Illicit drug death toll surpasses 2,000 in B.C. for a 2nd consecutive year
British Columbia reported 2,272 illicit drugs deaths in 2022, new data released by the BC Coroners Service shows.
The fatalities from the last two months of the year—the second consecutive one in which the province surpassed 2,000 lives lost—shows toxic drugs killed 182 people in November and another 210 in December.
While announcing the service’s latest findings Tuesday, Chief Coroner Lisa Lapointe made a direct apology to people who have lost loved ones due to illicit drugs.
“I am so sorry – their lives mattered, and their deaths are our collective loss,” said Lapointe.
Approximately 6.4 deaths occurred daily last year on average, with people aged 30-59 representing 70 per cent of fatalities. That’s approximately the same daily death toll B.C. saw in 2021.
“B.C. has experienced an average of six deaths of every day of every week for two years due to toxic drugs and these deaths were preventable,” Lapointe said. “Drug toxicity remains the leading cause of unnatural deaths in B.C., significantly surpassing the number of fatalities linked to self-harm, motor vehicle accidents and homicide combined.”
EVERY CORNER OF B.C. AFFECTED
While all parts of the province are being impacted by the toxic drug crisis, three of the five health authorities experienced record high rates of death, according to Lapointe.
For every 100,000 people, Interior Health saw 46 deaths, Vancouver Coastal Health reported 50.5 and North Health saw 59.5.
The majority of deaths, 55 per cent, have happened in private residences. Twenty-nine per cent of people died in other residences including social and supportive housing, and 15 per cent happened outside in vehicles, streets and parks.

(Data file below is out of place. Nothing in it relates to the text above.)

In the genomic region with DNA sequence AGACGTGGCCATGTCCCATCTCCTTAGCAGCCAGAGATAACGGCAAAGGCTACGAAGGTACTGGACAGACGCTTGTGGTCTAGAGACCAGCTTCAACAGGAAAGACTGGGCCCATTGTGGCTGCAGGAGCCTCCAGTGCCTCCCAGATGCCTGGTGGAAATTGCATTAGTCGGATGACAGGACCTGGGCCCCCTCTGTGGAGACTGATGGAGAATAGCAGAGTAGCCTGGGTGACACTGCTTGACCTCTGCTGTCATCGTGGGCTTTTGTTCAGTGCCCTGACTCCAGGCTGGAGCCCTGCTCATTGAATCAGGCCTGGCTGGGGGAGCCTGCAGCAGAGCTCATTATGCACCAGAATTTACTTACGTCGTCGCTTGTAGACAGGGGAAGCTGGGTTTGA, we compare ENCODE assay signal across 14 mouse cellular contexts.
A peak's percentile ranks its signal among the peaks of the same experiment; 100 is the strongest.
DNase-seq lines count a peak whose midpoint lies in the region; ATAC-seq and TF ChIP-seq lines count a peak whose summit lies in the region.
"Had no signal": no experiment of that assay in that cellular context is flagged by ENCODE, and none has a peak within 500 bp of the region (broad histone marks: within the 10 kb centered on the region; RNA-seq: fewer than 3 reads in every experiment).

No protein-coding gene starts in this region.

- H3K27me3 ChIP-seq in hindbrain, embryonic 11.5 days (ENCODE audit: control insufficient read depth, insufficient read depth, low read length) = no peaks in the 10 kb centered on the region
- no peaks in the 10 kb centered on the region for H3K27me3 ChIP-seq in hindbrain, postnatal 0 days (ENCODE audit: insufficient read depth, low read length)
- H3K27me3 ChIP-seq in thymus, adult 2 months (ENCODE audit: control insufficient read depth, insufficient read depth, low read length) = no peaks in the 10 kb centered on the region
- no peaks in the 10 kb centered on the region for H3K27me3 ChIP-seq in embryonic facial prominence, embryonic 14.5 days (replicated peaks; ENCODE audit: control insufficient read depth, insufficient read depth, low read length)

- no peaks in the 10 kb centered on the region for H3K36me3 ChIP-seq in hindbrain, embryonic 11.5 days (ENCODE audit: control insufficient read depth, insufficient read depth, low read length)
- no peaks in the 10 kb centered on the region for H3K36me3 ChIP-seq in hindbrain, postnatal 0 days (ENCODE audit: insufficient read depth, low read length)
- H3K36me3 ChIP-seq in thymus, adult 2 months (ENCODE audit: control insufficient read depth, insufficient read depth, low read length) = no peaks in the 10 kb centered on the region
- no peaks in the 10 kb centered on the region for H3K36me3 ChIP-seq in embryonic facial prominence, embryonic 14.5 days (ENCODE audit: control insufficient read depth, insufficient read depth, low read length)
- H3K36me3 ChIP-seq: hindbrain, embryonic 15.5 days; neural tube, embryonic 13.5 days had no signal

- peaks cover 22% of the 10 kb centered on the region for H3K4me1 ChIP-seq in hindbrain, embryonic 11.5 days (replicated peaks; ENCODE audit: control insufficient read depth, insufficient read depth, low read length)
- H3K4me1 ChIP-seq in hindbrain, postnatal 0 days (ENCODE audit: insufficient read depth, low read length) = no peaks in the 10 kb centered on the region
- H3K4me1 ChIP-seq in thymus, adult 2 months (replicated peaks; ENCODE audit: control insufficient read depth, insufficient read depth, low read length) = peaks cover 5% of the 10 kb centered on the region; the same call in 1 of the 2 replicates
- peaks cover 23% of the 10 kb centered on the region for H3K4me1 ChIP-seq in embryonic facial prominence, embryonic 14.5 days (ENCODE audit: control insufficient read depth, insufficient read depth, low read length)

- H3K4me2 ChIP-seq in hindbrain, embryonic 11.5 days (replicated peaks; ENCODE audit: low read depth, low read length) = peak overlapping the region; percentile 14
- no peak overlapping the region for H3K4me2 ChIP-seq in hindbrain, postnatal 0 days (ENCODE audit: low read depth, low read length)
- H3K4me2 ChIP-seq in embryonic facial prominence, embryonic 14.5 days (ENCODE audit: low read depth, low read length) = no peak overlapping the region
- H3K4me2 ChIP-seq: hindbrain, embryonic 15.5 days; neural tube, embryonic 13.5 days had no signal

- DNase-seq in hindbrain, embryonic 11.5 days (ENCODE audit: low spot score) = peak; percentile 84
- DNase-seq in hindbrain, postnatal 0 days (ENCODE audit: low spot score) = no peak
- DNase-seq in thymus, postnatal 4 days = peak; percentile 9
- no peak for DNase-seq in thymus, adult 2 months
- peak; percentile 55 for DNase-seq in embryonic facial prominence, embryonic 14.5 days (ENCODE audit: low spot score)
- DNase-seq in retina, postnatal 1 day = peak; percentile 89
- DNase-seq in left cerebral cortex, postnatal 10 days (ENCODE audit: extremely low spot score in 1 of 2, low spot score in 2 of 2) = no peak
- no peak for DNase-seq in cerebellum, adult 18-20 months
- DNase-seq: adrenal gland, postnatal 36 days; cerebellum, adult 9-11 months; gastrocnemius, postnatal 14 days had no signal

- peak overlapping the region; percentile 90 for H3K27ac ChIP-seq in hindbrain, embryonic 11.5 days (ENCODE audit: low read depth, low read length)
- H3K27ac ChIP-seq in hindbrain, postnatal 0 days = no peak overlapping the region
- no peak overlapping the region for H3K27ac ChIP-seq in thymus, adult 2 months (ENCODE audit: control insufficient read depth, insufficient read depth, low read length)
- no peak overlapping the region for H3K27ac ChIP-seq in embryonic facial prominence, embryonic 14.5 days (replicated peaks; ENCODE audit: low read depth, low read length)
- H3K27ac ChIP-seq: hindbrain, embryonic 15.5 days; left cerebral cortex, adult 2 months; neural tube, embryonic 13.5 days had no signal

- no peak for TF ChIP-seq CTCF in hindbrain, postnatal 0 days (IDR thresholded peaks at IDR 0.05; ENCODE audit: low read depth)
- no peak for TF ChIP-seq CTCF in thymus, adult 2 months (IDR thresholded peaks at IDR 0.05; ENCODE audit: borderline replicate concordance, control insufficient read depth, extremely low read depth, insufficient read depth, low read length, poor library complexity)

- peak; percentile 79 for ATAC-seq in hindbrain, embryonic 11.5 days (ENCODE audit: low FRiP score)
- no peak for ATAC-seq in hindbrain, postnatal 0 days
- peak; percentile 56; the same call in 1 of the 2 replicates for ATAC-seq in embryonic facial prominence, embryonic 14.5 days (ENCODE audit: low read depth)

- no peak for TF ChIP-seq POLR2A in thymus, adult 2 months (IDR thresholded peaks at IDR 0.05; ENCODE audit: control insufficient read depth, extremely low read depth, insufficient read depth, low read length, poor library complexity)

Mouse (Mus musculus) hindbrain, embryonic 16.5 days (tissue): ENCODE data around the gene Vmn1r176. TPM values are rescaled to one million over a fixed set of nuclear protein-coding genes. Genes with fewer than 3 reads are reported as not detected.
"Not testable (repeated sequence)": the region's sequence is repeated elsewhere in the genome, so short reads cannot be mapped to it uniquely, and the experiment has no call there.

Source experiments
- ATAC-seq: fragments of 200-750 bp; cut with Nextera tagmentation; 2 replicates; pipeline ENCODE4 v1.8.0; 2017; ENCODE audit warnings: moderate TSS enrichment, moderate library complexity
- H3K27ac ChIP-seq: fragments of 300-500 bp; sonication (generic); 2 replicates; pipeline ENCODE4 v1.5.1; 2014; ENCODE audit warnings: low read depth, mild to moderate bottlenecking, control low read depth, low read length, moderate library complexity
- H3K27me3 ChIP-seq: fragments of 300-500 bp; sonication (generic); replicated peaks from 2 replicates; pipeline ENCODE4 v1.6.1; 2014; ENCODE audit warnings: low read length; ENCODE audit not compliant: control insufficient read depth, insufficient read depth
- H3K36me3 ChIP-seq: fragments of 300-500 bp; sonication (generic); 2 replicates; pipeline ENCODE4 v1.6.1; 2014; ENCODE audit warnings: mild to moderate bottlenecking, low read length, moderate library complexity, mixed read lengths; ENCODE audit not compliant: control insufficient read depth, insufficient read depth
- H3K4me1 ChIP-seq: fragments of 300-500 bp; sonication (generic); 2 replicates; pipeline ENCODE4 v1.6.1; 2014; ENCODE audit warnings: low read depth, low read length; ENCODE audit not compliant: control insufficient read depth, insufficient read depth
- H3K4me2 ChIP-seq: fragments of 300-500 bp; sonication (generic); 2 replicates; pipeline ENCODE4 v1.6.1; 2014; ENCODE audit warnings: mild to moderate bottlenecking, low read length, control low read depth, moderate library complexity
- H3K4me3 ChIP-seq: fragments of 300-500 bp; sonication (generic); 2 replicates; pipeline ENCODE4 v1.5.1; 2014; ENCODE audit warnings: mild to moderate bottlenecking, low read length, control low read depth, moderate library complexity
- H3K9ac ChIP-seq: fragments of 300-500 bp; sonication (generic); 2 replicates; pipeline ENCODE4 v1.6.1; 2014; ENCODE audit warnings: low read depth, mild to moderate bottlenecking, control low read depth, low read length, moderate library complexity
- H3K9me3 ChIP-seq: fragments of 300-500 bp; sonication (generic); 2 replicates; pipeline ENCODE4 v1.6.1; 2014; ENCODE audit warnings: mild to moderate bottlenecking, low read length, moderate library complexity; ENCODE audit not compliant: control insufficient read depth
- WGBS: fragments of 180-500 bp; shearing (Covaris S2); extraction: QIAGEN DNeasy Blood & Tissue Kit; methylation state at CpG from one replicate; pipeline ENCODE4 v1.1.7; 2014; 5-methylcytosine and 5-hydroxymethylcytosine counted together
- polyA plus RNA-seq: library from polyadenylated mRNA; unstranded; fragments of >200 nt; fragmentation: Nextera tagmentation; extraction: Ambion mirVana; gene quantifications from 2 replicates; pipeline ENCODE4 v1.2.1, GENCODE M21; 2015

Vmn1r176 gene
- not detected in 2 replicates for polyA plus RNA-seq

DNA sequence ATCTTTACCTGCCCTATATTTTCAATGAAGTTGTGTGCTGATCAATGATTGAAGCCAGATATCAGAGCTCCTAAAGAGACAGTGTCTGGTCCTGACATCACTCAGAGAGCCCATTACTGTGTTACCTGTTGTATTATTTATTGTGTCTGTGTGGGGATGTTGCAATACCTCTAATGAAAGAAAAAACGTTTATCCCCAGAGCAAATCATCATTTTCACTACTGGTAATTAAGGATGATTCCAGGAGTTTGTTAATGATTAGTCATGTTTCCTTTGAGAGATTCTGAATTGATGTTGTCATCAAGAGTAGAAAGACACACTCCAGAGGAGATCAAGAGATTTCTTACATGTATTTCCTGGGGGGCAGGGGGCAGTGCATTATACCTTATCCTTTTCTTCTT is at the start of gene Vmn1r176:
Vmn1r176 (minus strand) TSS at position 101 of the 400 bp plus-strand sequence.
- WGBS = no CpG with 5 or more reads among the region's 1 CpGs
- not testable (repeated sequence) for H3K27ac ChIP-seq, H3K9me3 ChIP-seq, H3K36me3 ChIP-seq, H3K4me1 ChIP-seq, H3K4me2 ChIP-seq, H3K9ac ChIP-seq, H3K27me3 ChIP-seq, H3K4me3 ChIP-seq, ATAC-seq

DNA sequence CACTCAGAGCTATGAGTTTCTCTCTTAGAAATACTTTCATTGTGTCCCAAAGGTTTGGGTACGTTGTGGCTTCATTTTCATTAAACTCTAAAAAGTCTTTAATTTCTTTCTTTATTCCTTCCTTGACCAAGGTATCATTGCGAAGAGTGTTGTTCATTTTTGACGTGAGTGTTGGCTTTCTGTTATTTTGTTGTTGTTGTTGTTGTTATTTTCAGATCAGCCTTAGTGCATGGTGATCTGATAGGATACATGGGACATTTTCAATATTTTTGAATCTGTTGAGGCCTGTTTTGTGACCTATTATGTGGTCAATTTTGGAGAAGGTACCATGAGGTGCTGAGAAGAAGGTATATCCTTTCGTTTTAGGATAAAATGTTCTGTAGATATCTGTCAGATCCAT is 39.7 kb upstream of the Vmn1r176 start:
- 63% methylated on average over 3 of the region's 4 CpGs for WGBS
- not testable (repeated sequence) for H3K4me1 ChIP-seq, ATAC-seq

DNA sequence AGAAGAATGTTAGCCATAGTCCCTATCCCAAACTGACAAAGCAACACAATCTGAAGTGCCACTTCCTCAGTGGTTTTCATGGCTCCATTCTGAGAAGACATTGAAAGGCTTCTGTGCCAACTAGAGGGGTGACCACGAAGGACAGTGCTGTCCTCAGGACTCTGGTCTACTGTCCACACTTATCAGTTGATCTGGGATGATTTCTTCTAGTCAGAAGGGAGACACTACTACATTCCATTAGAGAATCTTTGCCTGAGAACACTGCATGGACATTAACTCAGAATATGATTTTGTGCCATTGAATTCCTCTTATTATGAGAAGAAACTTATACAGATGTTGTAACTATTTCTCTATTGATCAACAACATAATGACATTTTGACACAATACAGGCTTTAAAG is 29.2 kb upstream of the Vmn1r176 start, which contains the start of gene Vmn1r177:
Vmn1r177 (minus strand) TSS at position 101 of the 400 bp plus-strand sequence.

One person died at an overdose prevention site.
DRUG DEATHS BY DEMOGRPHIC
Men accounted for the vast majority of deaths at nearly 80 per cent, while the average age of someone dying of drug toxicity was 44 years old.
In the past two years, Lapointe says there have been 65 deaths of children and youth, a demographic that represents 1.5 per cent of drug toxicity fatalities.
“The actual number of those under age 19 dying has grown as the total number of deaths continues to increase rapidly,” said Lapointe.
Preliminary data shows that fentanyl or its analogues—acetylfentanyl, carfentanyl, norfentayl—were detected in 82 per cent of toxic drug deaths in 2022, marking a four per cent drop from the year prior. Carfentanil accounted for 126 deaths last year, which is 66 fewer than in 2021.
According to BC Coroner Service, the number of people who died with “extreme fentanyl concentrations” was greatest between April and November of last year.
After fentanyl, cocaine has been the second most prevalent drug detected in fatal overdoses. Between July 2020 and December 2022, cocaine was linked to 46 per cent of deaths, followed by methamphetamine at 41 per cent.
“There’s no indication that prescribed safe supply is contributing to illicit drug deaths,” Lapointe said.
Since the province declared a public health emergency over illicit drug deaths in 2016, British Columbia has recorded more than 11,000 fatalities.
“We all look forward to the day this public health emergency is over and these updates are no longer necessary,” said Lapointe.
The latest data on the crisis was released on the first day of B.C.’s three-year pilot project decriminalizing small amounts of illegal drugs for personal use.
Jennifer Whiteside, the province’s mental health and addictions minister, says that while decriminalization is not enough to reduce illicit drug deaths, it can help destigmatize substance use and encourage people to seek services they may need.
This is a developing story and will be updated.
With files from CTV News Vancouver’s Regan Hasegawa
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